Very, very important, call dig safe and find out where ALL the buried utilities are. Drive a rod through one of those and all hell will break loose in your wallet
Buy good ground rods, bronze if available or heavy copper clad steel for electrical service.
Buy a 10' length of 1/2" galvanized electricians steel conduit pipe, it will be threaded for 1/2" at both ends. Not EMT nor RMC, the other electrical pipe.
Buy a forged 1/2" high pressure Tee, these are made just like a quality pair of pliers, impossible to smash.
Buy a forged 1/2" high pressure steel plug with a hex head, again, impossible to smash.
Buy a 1/2" household water garden hose thread adapter, get a real brass one, not a brass plated aluminum China. In a couple of years, electrolysis eats up the flat seal surface on cheap adapter fittings.
Garden hose and water under pressure, 40 psi is O.K., will be required...
Assemble the Tee, plug and adapter such that the 10' pipe is one of the through sides of the tee and the plug on the other. The adapter is at the right angle. Use Plumbers tape if you wish, should any fitting need replacing. The plugged end will be hit with the hammer.
Select the ground rod location, stay away about a foot to 18" from foundation to avoid hitting the footing some 8' below.
Get the step-ladder and hook up the hose and turn on the water. Set the 10' pipe upright water on and pound on the cap with your favorite 5 pound sledge. Wear gloves, eye protection and maybe boots..The water will clear away most of the small stones and make it real easy going. If a boulder is encountered, all progress will stop. Find another location.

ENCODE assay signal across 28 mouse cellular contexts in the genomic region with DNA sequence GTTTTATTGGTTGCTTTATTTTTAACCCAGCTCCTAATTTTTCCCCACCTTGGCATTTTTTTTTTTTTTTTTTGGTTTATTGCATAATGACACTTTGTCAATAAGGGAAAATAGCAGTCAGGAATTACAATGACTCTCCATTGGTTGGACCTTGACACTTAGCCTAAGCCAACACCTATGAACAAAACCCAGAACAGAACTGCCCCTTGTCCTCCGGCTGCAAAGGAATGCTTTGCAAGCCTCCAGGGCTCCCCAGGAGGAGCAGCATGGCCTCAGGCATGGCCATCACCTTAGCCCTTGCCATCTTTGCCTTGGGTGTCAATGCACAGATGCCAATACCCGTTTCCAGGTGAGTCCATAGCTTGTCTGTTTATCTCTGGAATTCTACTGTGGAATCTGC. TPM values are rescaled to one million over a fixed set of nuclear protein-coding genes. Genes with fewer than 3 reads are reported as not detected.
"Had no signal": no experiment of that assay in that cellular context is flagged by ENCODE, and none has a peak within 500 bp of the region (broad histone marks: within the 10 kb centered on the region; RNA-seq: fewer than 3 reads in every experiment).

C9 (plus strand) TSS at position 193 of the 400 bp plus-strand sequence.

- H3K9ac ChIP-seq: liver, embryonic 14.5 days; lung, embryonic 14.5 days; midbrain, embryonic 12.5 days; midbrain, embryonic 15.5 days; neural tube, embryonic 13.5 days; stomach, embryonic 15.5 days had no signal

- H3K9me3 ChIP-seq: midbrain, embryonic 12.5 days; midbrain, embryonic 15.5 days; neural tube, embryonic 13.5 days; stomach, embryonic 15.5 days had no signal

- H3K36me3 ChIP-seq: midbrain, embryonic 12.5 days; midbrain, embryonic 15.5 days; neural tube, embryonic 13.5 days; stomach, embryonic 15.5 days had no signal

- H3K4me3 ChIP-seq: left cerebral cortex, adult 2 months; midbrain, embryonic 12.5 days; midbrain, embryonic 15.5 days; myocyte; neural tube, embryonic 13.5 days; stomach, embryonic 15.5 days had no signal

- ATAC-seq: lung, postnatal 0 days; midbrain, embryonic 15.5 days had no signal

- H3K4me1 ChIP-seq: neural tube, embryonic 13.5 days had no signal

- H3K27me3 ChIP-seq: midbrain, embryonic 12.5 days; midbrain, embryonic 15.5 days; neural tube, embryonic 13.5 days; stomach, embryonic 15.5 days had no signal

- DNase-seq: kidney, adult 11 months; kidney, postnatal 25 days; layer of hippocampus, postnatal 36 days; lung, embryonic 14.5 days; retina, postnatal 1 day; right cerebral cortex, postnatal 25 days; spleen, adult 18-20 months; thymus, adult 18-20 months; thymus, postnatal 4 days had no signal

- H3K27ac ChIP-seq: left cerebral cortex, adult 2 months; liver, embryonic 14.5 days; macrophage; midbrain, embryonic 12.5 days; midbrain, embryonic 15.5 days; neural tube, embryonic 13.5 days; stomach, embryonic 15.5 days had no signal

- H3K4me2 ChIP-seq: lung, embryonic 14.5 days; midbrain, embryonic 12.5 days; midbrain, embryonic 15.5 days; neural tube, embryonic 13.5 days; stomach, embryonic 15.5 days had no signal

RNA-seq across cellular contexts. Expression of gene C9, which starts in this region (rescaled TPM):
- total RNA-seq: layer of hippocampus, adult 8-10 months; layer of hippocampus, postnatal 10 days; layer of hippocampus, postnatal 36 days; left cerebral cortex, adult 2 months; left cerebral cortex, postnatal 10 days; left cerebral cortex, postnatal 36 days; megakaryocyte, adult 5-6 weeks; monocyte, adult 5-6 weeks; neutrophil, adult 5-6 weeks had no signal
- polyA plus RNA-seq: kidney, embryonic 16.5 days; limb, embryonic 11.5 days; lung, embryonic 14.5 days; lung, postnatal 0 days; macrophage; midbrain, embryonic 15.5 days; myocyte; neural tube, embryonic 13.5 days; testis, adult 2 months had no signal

If the pipe hits a tough spot don't go on. One must be able to extract the pipe at any depth. Once the pipe has reached a depth of about a foot shorter than the ground rod. Shut the water off and extract the pipe and promptly insert the ground rod into the hole. The ground rod should be easily pounded to the depth and the final foot or so with small effort. Usually the first four feet the rod can be hand pushed in.
I came up with this method when I was installing TV antennas and used it to install 8' ground rods around my home too.
Hey, if your happy with the galvanized pipe as a ground rod, first cross drill a few 1/16'" holes in the first 2'. Not too many holes, that would spoil the water pressure. When the galvanized pipe is left in the ground, bash up some ice melt or rock salt, dump into pipe add water. The salt electrolysis will lower the resistance, the holes will spread the salt solution around. Cap with a Brass cap with thread tape (it won't rust on) so it can be salt loaded every so often
The ground wire should be as large as one can afford, at lease [You must be registered and logged in to see this link.]
but larger is better.
If you know your property has been back filled with boulders, well what can I say